• Charlie Kane says:

    There we have it another two of the Ken McIntosh Mystic Conundrums which in the greater scheme of things are as relevant as George Osborne’s understanding of poverty.
    Like the other unionists he knows better what Alec Salmond should be doing better than the man himself.
    Ken McIntosh talks about changing tax levels and welfare cuts as being only tory policies. Does he not listen to what his own leadership are saying.The red tories led by Ed Miliband and Ed Balls have no intention of reversing blue tory policy. If Alec Salmond was to get more involved then he would be accused focusing on the wrong things which are reserved. The problem with Ken McIntosh and the other scare mongering unionists is that they have no real economic argument. All they have to offer is the emotional card which is doing more to promote the independence than hamper it.
    We also have wee Alex Gallagher the 1980′s CND hero who has become one of the biggest advocates of nuclear power in Scotland. You people need to decide what it is you stand for and who you represent. It is not the working class.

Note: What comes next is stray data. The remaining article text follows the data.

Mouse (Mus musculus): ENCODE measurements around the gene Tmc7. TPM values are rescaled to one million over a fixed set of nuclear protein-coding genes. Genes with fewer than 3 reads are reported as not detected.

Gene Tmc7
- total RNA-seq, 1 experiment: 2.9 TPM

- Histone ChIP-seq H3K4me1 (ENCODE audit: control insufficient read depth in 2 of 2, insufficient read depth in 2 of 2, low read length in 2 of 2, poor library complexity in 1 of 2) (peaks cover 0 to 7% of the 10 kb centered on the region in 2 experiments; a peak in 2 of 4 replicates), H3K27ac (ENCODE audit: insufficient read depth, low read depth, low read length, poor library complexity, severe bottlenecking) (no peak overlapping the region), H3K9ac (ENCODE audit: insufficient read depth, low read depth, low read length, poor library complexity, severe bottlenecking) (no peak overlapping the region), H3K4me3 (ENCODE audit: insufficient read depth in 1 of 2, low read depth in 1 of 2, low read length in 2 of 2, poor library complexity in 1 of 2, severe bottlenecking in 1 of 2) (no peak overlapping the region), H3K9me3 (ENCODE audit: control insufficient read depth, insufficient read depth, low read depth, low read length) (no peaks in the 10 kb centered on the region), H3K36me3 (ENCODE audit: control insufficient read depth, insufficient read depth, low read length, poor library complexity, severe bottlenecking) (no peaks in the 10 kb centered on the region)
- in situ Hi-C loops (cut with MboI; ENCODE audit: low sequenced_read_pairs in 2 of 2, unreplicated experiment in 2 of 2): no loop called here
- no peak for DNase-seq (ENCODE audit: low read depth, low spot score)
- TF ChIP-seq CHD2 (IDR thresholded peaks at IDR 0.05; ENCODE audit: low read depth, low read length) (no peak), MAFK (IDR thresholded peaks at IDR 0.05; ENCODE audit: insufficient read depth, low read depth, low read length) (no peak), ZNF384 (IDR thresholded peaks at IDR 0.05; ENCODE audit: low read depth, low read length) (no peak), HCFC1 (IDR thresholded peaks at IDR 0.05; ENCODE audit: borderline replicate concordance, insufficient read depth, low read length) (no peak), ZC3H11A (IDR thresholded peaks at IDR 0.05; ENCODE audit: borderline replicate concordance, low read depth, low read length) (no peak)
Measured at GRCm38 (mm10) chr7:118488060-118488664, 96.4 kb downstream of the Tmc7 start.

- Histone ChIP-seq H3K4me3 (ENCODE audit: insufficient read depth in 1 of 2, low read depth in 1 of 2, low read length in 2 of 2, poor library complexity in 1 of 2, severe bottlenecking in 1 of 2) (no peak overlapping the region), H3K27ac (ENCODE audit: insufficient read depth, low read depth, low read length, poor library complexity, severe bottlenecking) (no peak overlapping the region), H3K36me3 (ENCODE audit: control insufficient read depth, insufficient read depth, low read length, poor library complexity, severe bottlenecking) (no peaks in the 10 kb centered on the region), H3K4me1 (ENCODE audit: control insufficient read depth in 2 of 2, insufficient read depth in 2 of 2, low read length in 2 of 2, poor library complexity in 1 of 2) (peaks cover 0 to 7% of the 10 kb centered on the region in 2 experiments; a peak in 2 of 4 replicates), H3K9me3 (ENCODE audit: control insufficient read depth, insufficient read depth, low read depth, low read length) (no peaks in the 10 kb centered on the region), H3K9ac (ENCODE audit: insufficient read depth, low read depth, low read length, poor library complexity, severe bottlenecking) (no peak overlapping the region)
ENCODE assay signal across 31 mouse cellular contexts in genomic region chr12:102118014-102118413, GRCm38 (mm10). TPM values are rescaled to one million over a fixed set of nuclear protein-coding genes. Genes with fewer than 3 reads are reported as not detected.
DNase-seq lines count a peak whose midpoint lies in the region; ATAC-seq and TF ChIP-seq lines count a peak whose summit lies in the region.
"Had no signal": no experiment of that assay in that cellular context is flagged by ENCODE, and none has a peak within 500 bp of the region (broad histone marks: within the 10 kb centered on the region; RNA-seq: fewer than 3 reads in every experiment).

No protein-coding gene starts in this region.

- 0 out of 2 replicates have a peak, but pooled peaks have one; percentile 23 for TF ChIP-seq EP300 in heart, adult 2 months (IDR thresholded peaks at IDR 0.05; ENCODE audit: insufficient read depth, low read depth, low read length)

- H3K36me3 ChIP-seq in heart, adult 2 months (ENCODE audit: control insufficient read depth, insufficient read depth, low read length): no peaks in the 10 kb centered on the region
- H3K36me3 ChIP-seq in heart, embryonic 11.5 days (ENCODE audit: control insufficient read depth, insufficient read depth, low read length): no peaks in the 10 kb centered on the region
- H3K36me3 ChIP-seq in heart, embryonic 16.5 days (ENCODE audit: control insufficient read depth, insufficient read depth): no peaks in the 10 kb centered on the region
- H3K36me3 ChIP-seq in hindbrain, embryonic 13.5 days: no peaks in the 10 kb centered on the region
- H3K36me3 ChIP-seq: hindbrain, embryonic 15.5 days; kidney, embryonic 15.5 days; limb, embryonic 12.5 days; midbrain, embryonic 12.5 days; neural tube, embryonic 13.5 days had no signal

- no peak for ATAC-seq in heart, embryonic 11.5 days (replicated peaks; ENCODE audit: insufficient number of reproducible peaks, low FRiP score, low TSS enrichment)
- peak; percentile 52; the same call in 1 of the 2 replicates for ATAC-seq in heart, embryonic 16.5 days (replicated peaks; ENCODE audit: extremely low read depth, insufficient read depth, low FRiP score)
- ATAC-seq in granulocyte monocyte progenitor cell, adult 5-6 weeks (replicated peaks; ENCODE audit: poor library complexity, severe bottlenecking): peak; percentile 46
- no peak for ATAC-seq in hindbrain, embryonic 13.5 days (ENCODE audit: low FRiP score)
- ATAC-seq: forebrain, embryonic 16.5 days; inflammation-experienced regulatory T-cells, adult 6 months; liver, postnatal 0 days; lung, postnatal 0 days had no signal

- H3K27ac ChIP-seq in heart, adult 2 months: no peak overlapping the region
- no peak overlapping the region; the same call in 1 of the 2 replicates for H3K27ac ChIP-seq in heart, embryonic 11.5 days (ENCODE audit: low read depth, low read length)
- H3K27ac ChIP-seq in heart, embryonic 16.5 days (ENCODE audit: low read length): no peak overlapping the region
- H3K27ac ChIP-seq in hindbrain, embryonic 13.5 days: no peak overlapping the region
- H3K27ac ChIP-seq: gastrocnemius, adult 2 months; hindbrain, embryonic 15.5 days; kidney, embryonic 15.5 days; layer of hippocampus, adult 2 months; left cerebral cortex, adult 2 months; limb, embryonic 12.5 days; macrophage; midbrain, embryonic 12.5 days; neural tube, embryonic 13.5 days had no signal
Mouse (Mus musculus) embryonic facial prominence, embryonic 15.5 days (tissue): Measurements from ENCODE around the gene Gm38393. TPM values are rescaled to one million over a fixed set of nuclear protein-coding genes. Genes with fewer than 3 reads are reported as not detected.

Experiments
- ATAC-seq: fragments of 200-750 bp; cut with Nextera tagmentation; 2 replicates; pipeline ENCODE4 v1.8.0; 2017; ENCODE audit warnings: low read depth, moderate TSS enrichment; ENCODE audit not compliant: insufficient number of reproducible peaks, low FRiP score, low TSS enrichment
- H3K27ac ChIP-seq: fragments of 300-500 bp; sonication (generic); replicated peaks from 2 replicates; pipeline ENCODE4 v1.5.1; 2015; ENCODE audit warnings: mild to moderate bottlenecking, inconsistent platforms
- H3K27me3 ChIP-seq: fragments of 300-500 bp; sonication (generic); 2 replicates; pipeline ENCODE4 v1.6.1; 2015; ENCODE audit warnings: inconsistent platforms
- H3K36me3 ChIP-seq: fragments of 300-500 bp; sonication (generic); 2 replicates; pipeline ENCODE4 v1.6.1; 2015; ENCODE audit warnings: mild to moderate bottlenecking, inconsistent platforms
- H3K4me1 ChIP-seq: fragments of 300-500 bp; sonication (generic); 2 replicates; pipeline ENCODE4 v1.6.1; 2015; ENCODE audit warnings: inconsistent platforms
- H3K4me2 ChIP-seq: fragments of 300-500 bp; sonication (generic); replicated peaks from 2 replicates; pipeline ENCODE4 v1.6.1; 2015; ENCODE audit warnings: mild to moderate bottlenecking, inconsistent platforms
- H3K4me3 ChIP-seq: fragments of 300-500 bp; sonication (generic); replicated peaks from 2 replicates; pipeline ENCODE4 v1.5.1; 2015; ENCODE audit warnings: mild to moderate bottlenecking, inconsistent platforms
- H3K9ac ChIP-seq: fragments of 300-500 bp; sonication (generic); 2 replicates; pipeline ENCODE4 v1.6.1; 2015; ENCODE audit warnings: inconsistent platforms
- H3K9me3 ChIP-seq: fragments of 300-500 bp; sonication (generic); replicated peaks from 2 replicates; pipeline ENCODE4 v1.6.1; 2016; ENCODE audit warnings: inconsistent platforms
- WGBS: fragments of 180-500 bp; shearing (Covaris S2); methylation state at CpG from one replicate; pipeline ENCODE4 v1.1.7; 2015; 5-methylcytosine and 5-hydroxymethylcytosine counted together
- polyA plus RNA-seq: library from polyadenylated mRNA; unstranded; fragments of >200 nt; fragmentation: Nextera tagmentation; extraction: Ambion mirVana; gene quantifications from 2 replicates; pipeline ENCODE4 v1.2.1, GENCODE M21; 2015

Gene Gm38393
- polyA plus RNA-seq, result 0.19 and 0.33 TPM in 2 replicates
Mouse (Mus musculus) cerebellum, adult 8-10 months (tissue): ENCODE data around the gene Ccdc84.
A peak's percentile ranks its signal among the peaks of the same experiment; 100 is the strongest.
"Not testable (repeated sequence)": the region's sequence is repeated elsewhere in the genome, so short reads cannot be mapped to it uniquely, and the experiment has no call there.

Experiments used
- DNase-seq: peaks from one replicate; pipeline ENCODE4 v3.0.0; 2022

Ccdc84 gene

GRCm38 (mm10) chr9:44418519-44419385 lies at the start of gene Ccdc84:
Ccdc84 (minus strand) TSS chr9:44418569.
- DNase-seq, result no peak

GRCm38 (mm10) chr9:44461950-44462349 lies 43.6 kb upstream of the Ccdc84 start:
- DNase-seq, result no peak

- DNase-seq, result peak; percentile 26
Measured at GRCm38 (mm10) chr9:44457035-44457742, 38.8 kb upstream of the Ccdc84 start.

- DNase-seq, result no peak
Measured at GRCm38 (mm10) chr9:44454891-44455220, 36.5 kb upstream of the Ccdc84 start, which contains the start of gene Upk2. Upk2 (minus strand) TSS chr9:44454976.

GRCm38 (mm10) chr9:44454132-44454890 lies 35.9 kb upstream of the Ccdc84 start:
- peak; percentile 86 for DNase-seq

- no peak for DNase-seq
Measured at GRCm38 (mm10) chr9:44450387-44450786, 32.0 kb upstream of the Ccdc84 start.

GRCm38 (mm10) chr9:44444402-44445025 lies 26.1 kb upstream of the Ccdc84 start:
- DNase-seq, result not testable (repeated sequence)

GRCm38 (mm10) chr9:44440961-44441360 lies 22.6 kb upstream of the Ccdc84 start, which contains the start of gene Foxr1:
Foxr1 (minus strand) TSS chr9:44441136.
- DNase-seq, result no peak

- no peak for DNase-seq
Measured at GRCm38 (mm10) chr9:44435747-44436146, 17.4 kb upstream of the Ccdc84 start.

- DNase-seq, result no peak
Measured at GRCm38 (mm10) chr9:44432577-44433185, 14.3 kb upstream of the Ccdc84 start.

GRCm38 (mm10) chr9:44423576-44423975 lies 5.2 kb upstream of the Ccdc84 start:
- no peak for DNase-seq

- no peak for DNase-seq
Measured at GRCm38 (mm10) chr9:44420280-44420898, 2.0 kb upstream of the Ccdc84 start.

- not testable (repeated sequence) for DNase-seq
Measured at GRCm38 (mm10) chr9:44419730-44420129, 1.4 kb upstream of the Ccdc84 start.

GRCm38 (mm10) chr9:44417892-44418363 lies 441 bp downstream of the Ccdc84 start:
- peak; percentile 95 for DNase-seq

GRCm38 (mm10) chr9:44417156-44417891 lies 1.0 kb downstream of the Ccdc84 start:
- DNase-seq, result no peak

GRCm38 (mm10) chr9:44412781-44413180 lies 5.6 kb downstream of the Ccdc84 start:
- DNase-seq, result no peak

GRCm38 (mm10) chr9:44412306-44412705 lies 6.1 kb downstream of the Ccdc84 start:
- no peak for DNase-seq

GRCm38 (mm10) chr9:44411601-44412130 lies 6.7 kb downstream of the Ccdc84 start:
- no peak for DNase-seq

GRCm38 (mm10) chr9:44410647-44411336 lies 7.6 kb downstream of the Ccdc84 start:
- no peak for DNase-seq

The only protection and opportunity of avoiding UK poverty and desperation is through independence.

  • Nikostratos says:

    KEN

    Cybernats out in force today you must of hit a nerve in the Nationalist body politic.

    And to use the Banned word ‘Separation’ four times as well and separate once which although not in the same category as ‘Separation’ is non the the less disallowed by the Nationalists linguistic censor.

    Much more of this and you will skirting close to being ‘Antiscottish’

  • spacecadet says:

    It is very strange how probing political questions about the shape of a future Scotland seem to have the SNP support forming a shield wall and declaring that it is anti-scottish or scaremongering to ask such questions.